Value Types: Revamping Java’s Type System

Value types

This morning Brian Goetz revealed interesting news at the end of his talk at the JAX conference. Oracle is considering to extend Java’s type system. Did you ever wonder why there are no call by value parameters in Java methods? Why there’s no Array<int> in Java? Why functions return one – and only one – value at a time? Why there are no tupels in Java? Why arrays are created in such a weird way, making them effectively scattered all around the memory? Brian Goetz told us they might fix all this after adding value types to the language, which allow for a efficient implementation of these ideas. Truth to tell, he didn’t really promise value types. In particular, he says Java 9 will almost certainly not include the feature. However, judging from the quality and level of detail of his “State of the Values” paper I’m positive they are going to make it into a future version of Java.

I’d also like to point out value types are a revolution in that they require new JVM byte codes. Remember how rarely new JVM byte codes are added. Obviously byte codes are considered a valuable resource. If value types are worth new byte codes, chances are they’re worth it.

What’s is all about?

Java contains two different type systems: primitives, such as int and double, and “upper-case” objects. The two type systems are utterly incompatible, a fact lamented about time and again. Java 5 applied a little plaster on the wound: autoboxing converts primitives back and forth to the corresponding object types. This allows Java programmers to write like

ArrayList<Integer> myList = new ArrayList<>();
int sum=0;
for (int element: myList) {
   sum += element;
System.out.println("The sum of the list is " + sum);

Can you imagine what a pain this was back when autoboxing had yet to be invented? Let’s indulge ourselves in the good old times:

ArrayList myList = new ArrayList();
myList.add(new Integer(5)); // convert an int to an object
int sum=0;
for (int index = 0; index < myList.size(); index++)
   Integer oElement = (Integer)myList.get(index); 
   int element = oElement.intValue(); // convert the object back to an int
   sum += element;
System.out.println("The sum of the list is " + sum);

Obviously we’ve found a way to deal with the two type systems efficiently. Mission accomplished.

So what the heck does Brian Goetz mean by “Value types enable you to use ArrayList<int> at last”?

Well, exactly the opposite of what Java 5 did. Autoboxing solves the problem by adding a lot of conversions automatically to the byte code. It makes the code much more inefficient. Value types, in turn, are about efficiency.

Value types are about stripping objects from their identity.

Java objects have an identity!

Putting it in a nutshell, value objects are regular objects with their identity stripped.

Now you’re none the wiser, I guess. What’s an object’s identity?

In a way, object identity is a surprising feature. Actually, it’s a feature almost nobody is aware of. If anything, we notice it because it gets in our way by making Java code clumsy. Consider an integer array:

int[] myArray = {1, 2, 3};

How does it look like in memory? Correctly: it’s a consecutive sequence of 12 bytes in the memory. Chances are the array is put on the call stack, or even – if your CPU has enough registers – put in the CPU registers1.

Now for the “upper-case” Integer array:

Integer[] myArray = {1, 2, 3};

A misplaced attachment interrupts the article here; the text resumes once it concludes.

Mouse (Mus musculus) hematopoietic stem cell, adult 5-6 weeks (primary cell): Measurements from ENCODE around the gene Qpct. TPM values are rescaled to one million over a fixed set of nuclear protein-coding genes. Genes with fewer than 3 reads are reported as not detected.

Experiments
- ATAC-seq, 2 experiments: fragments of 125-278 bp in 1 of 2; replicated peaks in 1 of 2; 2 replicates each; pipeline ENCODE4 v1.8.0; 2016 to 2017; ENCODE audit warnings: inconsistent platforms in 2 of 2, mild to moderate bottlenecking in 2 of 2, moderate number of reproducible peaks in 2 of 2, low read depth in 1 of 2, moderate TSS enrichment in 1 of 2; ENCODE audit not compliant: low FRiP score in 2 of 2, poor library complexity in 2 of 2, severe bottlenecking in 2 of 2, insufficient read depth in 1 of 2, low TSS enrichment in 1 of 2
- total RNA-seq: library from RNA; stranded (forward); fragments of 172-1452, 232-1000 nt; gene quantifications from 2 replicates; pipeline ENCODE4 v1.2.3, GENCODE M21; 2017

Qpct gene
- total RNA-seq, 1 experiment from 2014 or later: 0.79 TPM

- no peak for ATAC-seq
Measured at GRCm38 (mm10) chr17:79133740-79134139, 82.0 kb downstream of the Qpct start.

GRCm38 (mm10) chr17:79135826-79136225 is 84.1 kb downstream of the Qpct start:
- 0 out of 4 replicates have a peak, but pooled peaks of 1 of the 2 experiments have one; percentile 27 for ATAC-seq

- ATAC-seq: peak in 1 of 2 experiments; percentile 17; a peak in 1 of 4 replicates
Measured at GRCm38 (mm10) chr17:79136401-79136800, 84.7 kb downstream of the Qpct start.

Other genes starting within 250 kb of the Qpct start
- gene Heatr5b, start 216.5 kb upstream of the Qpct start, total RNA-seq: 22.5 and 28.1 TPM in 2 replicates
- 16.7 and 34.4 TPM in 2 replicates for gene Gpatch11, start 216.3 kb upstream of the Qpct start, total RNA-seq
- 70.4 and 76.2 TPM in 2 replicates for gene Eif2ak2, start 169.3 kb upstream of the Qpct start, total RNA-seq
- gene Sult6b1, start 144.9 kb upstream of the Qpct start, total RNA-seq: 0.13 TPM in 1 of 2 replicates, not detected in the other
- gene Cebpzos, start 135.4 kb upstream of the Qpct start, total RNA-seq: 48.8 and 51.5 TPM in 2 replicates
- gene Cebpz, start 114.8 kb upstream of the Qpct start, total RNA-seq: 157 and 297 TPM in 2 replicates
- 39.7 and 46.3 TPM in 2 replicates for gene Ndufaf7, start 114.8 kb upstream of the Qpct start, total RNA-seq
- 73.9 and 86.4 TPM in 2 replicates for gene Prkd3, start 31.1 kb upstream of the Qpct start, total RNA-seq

That’s a completely different story. The array still is a consecutive sequence of 12 (possibly 24, depending on the operating system) bytes. But it doesn’t contain the numbers. It just contains pointers to the numbers. These, in turn, are objects that may reside anywhere in the memory. Autoboxing hides what’s really happening. In fact, I was a little surprised the short-hand code compiles. In Java 1.4 we had to write something like this:

Integer[] myArray = {new Integer(1), new Integer(2), new Integer(3)};

Each array element is allocated individually. That’s a lot of strain on the memory management and the garbage collector. Lots and lots of tiny chunks of memory have to be allocated2. Plus, it’s a lot of wasted memory. The Integer class has been implemented very efficiently, which means it contains merely a single value: the four byte int. But there’s the overhead that comes with every Java object. I didn’t mention it when I talked about the int array, but every Java objects has a 8 to 16 byte header3. So it all adds up to 48 to 84 bytes. Plus the pointer myArray itself. And there’s the static components of the classes. They’re allocated only once, but they’re still there.

So every objects in Java has a unique memory address and can only be accessed via a pointer. Java objects have an equals() and a hashcode() method, and they can be used as locks in a synchronized block. This is called “object identity”.

We need roughly 50 to 100 byte just to store an array of three numbers. In other words, to store 12 bytes. Brian Goetz says we can do a lot better.

Put’em on the stack!

Mind you, good old C simply dumps the three numbers on the stack. Java can’t do so because there are operations relying on object identity. Among other methods, that’s equals(), hashcode(), wait and synchronized.

All we have to do is either to forbid using these methods or to find alternative implementations. That’s not as simple as it seems: The “State of the values” document has 17 pages in print.

I don’t want to dive further into the technical details of value types. I’d rather point you to the original document. Instead, I’d like to answer the most obvious question:

What’s in store for us?

The “state of the values” document lists a number of features that can be implemented using value types. Of course that doesn’t mean the features will be implemented, but it’s simpler to implement them.